“You don’t need a Ph.D. in Machine Learning or Data Science to become a data scientist, but you do need strong math and statistics background to become a good one.”
Petr Tsatsin is our Head of Engineering and has been building the engineering team from the beginning of the company. To support our fast growth, I sat down with Petr and asked about what he looks for from candidates to build the next generation AI at Ople.
“I learned that the strong candidates are the ones with robust statistics background.”
Petr continued and explained that while the technicality to become a data scientist has been lowered, one must understand the underlying statistical principles of machine learning to be able to thoroughly understand and tweak models.
One question Petr is quite fond of asking is a very open-ended one: “Can you explain linear regression to me?” Petr likes this question because it encompasses many statistical concepts that are the foundations of machine learning.
From linear regression, he can dive deeper and test concepts on different types of distribution, over-fitting, and many more. His favorite follow-up question when talking about least-squares loss function is, “Why do you square the errors?” It may sound very basic, but so far, not many candidates could clearly explain the underlying necessity (besides the obvious reason to keep values above zero).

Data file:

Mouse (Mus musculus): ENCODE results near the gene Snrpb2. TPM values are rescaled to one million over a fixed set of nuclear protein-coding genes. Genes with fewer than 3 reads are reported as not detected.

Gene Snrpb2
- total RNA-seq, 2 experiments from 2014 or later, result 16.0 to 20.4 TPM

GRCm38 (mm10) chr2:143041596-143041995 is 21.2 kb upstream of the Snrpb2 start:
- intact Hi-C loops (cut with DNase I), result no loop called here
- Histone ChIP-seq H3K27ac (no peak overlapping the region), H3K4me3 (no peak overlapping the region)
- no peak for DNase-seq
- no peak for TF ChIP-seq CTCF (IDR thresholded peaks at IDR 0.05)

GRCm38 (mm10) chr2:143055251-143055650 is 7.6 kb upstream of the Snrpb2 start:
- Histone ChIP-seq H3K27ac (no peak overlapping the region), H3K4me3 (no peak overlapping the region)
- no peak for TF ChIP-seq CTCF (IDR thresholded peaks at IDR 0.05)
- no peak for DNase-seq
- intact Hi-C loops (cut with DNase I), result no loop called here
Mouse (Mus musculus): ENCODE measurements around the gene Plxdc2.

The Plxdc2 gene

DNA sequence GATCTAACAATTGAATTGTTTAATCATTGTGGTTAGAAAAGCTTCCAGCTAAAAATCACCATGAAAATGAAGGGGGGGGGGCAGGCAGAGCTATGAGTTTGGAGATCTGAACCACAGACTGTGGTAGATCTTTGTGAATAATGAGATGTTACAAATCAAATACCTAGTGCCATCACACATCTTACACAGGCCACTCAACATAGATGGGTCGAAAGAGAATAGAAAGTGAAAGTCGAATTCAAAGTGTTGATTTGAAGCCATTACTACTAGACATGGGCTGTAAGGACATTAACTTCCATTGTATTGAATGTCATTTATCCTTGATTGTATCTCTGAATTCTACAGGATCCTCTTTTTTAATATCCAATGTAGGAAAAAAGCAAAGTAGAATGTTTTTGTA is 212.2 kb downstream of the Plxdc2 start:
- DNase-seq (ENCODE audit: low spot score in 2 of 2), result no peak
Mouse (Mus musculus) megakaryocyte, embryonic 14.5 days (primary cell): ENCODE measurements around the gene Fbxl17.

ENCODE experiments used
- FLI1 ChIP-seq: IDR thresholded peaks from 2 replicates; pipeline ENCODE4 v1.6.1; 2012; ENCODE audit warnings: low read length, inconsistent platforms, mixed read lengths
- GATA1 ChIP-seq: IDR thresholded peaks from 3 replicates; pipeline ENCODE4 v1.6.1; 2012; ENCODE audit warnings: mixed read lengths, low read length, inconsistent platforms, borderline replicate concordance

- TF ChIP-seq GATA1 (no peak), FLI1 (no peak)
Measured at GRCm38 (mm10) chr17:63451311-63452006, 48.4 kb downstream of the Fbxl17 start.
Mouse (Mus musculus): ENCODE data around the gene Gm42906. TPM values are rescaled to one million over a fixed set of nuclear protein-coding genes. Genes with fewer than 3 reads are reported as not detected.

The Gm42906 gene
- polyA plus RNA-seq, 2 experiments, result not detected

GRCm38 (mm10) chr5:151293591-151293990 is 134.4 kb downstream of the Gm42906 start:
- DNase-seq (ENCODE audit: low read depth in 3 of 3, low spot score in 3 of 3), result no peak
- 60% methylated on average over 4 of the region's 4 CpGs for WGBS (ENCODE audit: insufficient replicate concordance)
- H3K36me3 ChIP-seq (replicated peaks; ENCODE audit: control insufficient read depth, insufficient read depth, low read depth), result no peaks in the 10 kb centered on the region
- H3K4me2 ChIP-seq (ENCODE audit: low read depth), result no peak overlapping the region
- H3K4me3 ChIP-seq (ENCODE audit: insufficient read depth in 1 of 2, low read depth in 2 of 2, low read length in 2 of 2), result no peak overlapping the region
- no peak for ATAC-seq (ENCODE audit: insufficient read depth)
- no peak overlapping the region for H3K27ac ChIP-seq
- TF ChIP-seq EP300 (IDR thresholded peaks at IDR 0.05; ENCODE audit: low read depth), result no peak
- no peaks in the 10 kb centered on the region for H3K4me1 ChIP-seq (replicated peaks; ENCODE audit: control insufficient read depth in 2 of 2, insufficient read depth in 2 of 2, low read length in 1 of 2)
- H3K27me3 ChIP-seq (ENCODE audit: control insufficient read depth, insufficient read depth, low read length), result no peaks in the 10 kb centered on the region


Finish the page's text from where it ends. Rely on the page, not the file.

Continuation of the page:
The reason for such questions that dive deeper into the fundamentals of statistics is because a data scientist needs to understand not just how to build a model but how to fix a model. Having a robust understanding helps a data scientist to make educated assumptions on the data and distribution, and apply well-thought out statistical process into the model selection.
Another question Petr asks frequently is to have a candidate walk him through a particular experiment. The simulation dives deeper into the data preparation part which is another essential piece of becoming a great data scientist. “Do you know what data you need to get? How would you get it?” In other words, can the candidate foresee the potential discrepancy between training distribution and real data distribution when the model goes to production?
In summary, Petr believes that strong data scientist candidates should show a firm understanding of statistics. If you are an enthusiastic data scientist who is ready to answer the questions above, please contact us because we are growing fast and looking for great people to join our team!
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